Learning chords on piano -- recommended starting point?

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bimmerman
Posts: 53
Joined: Wed Apr 04, 2018 5:15 pm
Location: Menlo Park

Learning chords on piano -- recommended starting point?

Post by bimmerman » Mon Aug 06, 2018 4:04 pm

Hi all,

one of the main takeaways from the adult jazz camp I just came back from was that every instructor there, regardless of instrument, could comp changes on a piano. They unanimously recommended learning how to recognize and comp changes, well enough to not have to think very hard about it.

I studied piano for maybe a month or two when I was 6, and, as you'd expect, I don't know anything about the instrument except what key is what. Luckily my brother is a pianist (classical), and is lending me a keyboard to mess around with to start playing and hearing chords.

My question for you all, since I'm betting I'm not the only late-in-life piano learner: do you have any recommendations for books for learning jazzy chords on a piano? I'm not looking to be a great pianist nor am I very concerned with technique....I would just like to be able to see, say, F#mi9 or something like that and press the appropriate keys to hear what that sounds like in various octaves/voicings.

On a basic level I can figure it out, but I'd imagine there has to be a good reference book out there for learning this sort of thing. Any ideas? Bonus points if it mentions scales for the appropriate jazz chord bingo.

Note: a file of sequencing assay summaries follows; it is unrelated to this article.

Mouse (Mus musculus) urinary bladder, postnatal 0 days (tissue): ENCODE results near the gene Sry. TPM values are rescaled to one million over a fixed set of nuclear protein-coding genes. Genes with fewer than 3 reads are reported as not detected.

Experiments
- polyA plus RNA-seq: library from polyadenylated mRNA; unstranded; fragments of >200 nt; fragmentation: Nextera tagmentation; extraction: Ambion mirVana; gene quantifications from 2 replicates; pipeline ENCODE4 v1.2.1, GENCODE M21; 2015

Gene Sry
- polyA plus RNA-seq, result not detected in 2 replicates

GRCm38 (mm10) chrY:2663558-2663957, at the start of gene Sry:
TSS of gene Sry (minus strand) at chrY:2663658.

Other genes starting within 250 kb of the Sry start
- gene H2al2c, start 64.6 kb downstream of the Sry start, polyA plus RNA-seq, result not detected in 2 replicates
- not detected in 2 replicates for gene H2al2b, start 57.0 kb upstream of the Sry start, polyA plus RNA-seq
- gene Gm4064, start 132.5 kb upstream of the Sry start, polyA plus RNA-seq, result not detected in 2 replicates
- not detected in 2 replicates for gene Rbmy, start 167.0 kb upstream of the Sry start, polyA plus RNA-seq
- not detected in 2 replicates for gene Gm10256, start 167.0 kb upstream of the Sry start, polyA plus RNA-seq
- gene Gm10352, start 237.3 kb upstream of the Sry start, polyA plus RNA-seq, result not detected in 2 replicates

Gatt
Posts: 15
Joined: Thu Mar 22, 2018 11:53 pm

Re: Learning chords on piano -- recommended starting point?

Post by Gatt » Mon Aug 06, 2018 8:38 pm

Doug Mckenzie has a youtube channel 'jazz 2511' which I think is brilliant.
Pre59
Posts: 83
Joined: Sat May 12, 2018 2:51 am
Location: Devon UK

Re: Learning chords on piano -- recommended starting point?

Post by Pre59 » Tue Aug 07, 2018 4:17 am

I'd put this in the "better sources elsewhere" category along with audio and recording. There's plenty of dedicated sites and content on YouTube, and the fact that you're a trombonist has little to do with it.

"Dedicated sites" being key IMO.
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